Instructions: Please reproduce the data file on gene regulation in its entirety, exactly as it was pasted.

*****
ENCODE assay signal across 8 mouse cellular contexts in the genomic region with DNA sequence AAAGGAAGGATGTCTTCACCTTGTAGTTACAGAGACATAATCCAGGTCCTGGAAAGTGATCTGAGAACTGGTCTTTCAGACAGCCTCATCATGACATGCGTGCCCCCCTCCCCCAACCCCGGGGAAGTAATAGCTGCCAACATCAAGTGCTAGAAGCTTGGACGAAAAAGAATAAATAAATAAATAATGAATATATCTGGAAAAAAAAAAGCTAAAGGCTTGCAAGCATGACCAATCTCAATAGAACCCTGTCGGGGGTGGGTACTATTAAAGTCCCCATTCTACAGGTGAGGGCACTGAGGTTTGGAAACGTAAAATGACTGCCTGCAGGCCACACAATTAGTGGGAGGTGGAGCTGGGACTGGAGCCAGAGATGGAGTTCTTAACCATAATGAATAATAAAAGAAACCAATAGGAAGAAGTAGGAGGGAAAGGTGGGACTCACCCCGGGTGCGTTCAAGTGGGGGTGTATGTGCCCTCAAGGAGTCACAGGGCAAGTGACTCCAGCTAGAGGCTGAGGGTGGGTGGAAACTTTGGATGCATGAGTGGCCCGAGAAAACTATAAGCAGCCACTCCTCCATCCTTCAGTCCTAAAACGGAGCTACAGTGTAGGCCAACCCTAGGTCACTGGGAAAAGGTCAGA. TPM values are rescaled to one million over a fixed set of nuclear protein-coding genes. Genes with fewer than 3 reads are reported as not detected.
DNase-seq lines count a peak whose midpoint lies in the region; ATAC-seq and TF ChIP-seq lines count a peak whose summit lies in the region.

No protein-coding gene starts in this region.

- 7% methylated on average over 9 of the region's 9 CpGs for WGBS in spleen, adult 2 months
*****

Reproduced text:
ENCODE assay signal across 8 mouse cellular contexts in the genomic region with DNA sequence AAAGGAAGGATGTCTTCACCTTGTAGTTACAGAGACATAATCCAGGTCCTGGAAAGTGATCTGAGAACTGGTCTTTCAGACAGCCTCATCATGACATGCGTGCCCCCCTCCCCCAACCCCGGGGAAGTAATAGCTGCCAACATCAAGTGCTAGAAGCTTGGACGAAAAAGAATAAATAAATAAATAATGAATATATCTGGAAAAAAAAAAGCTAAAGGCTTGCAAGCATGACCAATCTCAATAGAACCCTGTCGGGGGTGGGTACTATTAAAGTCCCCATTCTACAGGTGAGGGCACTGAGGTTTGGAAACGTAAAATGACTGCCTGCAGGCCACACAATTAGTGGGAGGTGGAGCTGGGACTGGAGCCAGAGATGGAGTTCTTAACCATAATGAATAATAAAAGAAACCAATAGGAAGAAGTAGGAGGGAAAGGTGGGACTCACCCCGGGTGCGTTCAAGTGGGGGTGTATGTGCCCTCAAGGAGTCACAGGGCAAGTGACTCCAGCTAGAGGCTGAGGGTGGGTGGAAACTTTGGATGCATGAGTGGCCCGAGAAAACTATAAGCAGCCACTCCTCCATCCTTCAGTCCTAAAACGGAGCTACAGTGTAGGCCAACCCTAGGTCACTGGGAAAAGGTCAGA. TPM values are rescaled to one million over a fixed set of nuclear protein-coding genes. Genes with fewer than 3 reads are reported as not detected.
DNase-seq lines count a peak whose midpoint lies in the region; ATAC-seq and TF ChIP-seq lines count a peak whose summit lies in the region.

No protein-coding gene starts in this region.

- 7% methylated on average over 9 of the region's 9 CpGs for WGBS in spleen, adult 2 months